An individual working in a mid-level management position with COSCO told the EO that management, including Wei Jiafu, believed that it was a good time to buy and that it would lay a solid foundation for the future development of the company.

Therefore, China Cosco decided to enter into contracts to charter ships from other companies. In 2008, the rental price for the type of ship that China Cosco chartered was as high as $80,000 a day, but it dropped to $33,000 in 2010.

This resulted in a blow out in the company's rental costs for dry bulk vessels in 2008. That year the company spent 33.46 billion yuan chartering ships, 12.05 billion yuan more than 2007, but the actual leased capacity grew by only 7.5 percent.

Unfortunately for China Cosco, the Baltic Dry Index continued to fall and the 3,000 point level was nowhere near the bottom. The index continued to fall another 70 percent to around 600 points by the end of 2008. As the company had entered into mid-term contracts of 3 to 5 years with many shipping companies, the impact of this decision has continued to impact on COSCO's business all the way through to 2013.

Ma Zehua's Mission

Ma Zehua is the person who has been assigned to straighten out the mess left behind by his predecessor.

A person close to COSCO's senior management said that currently the main task for Ma and the new management team is to halt the losses and thus ensure that the group's listed subsidary won't be delisted.

People in the industry who are familiar with the new chairman say that he is an experienced international shipping expert.

Given his age, Ma will likely only remain at COSCO for three years at the most.

Compared to the outgoing Wei, Ma is said to be more mild and low-key.

The same industry analyst quoted above told the EO that COSCO needs a more sophisticated and steady person to run the enterprise. In this sense, Ma has been appointed to serve this role.

Another person with close ties to COSCO's senior management said that Ma has actually already initiated reforms at COSCO since he was appointed as general manager back in 2011.
In terms of dealing with the blow out in the cost of chartering ships, Ma's approach will be to attempt to restructure the lease contracts.

In addition, COSCO carried out systematic reform of its dry bulk cargo business. Through the establishment of the China COSCO Bulk Shipping (Group) Co., Ltd, COSCO has managed to unify operation and management of the existing three bulk shipping companies.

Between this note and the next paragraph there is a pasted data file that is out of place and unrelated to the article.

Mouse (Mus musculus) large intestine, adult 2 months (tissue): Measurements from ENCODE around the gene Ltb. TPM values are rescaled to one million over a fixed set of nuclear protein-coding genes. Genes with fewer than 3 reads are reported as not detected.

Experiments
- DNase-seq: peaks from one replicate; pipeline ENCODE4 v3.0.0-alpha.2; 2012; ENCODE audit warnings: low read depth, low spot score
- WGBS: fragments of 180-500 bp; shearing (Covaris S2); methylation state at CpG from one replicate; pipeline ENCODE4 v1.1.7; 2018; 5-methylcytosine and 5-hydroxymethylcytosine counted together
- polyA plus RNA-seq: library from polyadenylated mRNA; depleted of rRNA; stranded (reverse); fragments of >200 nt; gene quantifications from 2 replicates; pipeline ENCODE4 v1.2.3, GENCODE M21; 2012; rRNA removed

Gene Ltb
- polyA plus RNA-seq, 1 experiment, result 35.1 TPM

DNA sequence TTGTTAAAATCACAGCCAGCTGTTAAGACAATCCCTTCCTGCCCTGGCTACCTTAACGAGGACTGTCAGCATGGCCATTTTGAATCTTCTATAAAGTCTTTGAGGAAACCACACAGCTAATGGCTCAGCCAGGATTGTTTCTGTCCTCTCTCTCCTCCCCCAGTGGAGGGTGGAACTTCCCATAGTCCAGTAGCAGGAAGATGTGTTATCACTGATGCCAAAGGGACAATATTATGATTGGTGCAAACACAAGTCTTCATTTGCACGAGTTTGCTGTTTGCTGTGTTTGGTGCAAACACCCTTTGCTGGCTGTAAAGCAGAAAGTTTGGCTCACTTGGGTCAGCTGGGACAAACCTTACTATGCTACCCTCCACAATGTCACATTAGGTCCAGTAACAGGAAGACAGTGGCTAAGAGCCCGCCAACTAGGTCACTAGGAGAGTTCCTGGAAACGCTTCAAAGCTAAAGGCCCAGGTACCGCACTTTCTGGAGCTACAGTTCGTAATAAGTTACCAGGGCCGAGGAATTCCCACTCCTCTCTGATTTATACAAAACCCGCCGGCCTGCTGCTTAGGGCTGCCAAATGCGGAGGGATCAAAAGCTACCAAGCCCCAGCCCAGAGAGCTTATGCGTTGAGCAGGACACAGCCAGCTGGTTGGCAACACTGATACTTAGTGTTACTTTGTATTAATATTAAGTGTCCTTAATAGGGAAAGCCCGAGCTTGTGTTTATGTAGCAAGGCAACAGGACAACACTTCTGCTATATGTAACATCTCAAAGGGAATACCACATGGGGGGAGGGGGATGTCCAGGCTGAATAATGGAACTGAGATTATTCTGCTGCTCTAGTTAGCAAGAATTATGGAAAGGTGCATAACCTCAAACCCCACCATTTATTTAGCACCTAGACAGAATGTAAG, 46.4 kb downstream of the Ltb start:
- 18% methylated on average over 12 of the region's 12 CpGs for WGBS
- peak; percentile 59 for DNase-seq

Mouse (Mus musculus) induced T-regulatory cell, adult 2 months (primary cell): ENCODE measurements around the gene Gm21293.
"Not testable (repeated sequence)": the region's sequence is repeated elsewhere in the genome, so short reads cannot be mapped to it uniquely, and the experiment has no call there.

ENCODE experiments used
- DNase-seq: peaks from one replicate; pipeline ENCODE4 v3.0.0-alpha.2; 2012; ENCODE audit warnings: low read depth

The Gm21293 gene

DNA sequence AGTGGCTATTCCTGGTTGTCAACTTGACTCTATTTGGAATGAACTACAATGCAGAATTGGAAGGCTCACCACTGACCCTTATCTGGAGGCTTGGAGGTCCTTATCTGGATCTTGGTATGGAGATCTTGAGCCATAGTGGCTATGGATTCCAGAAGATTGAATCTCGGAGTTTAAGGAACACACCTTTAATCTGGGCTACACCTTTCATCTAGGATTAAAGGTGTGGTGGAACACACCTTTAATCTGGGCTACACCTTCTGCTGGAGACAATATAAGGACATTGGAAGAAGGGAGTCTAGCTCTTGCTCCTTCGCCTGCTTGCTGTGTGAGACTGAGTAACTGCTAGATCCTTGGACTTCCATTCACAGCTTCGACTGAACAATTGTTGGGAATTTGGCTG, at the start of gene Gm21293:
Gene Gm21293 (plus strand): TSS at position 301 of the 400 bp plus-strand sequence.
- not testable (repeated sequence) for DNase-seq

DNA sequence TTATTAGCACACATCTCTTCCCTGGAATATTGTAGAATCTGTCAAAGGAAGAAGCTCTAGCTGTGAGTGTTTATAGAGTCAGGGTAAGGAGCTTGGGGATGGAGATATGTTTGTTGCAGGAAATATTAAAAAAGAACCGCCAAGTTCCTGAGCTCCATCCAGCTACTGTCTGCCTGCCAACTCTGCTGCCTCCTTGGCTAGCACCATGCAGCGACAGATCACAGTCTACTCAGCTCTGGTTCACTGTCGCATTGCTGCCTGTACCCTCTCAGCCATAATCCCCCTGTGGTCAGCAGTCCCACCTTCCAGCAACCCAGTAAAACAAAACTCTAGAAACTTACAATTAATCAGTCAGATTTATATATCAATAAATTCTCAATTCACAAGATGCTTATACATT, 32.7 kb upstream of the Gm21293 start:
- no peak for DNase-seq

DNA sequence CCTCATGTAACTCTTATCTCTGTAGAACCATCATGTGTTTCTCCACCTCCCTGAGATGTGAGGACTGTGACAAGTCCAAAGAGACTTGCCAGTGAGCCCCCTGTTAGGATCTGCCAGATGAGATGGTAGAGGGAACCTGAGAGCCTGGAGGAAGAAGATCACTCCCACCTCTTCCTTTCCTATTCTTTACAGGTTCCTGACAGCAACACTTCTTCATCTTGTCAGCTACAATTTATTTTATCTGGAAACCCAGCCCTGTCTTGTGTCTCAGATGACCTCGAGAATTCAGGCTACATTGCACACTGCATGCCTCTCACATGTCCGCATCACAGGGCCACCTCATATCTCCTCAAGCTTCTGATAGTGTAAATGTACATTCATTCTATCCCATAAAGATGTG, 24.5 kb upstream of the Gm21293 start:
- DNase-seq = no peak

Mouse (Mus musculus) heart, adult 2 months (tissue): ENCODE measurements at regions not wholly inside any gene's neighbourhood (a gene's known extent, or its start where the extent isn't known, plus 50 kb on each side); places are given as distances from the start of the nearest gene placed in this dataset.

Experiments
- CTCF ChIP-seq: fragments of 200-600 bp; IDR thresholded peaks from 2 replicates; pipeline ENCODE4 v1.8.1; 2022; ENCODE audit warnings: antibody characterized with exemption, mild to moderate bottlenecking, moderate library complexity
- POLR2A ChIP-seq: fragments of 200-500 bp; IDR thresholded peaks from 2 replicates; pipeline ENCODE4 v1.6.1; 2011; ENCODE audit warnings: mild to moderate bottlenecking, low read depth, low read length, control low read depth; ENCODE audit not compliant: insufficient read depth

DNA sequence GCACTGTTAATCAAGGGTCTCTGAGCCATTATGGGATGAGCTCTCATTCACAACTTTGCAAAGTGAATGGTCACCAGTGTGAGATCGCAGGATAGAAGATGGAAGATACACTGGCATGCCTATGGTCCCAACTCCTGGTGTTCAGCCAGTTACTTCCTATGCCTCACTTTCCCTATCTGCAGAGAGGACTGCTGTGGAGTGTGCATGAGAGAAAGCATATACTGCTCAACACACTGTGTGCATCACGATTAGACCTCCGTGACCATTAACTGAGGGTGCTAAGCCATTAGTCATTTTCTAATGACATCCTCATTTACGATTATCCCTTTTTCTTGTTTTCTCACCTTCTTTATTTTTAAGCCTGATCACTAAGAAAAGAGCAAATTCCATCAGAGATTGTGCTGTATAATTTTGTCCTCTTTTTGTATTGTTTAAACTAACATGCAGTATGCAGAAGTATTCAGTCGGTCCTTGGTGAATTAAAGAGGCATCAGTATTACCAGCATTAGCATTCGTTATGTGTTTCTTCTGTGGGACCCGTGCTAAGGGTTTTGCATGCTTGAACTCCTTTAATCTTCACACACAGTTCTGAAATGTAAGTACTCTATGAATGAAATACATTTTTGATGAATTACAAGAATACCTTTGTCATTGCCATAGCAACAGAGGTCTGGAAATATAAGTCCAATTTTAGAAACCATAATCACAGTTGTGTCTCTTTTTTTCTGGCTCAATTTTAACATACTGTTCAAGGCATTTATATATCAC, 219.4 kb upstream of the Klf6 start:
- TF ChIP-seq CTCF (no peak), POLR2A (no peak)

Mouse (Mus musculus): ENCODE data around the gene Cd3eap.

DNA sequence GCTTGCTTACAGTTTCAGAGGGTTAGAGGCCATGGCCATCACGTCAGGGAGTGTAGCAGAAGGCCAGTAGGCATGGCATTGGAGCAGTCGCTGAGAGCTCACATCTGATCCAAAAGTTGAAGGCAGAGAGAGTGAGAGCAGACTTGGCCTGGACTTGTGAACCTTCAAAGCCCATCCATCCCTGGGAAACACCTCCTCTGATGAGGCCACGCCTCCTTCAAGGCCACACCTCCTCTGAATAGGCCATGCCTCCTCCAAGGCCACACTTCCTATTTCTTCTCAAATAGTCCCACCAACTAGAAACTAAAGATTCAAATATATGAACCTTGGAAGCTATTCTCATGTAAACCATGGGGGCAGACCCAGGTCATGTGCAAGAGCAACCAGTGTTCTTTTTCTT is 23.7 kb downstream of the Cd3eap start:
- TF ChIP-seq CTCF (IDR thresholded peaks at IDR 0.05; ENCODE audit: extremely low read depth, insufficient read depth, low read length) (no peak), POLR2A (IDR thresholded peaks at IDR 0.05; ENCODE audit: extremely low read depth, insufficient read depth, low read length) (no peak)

Another source within the company told the EO that after Ma becomes chairman, he is unlikely to make any major adjustments to the company's current strategies.

Halting the Losses

The task of making a profit in 2013 will be the biggest challenge facing Ma.

Shen Zhengyuan (申正远), a researcher at CIConsulting, said that Ma will first focus on reducing and halting losses, meanwhile he will also try to deal with the problem of expensive ships. In terms of expansion, COSCO will take a more cautious and prudent approach.
In the first three months of the year, China Cosco's revenue reached 15.23 billion yuan, but the company still registered losses of almost 2 billion yuan, though this was a  27 percent drop on the amount of money the company lost in the first quarter of 2012. Currently the trends in the international shipping market remain the same and there has been no obvious improvement.

A source from COSCO said that in addition to introducing internal controls, in order to find an answer to China Cosco's loss-making problems in a short time, the company needs to start selling assets. "Although it is not the most reasonable method, it's still the quickest."

In fact, starting from the beginning of this year, China Cosco has already begun to sell some assets. Though some analysts have criticized the sales, saying the company was "drinking poisoned wine in order to quench a raging thirst."

There is no news about what assets China Cosco might sell next and the company has not made any public comment. However, a source from China Cosco told the EO that the room for selling assets is not big and that the possibility of selling dry bulk cargo assets or port assets is very small.

Links and Sources
Economic Observer Online: Ships Blocked from Chinese Ports
Economic Observer Online: Shipowners Call for New Policies to Save Sinking Shipping Industry
Economic Observer Online: SASAC Steps in to Save Bleeding SOEs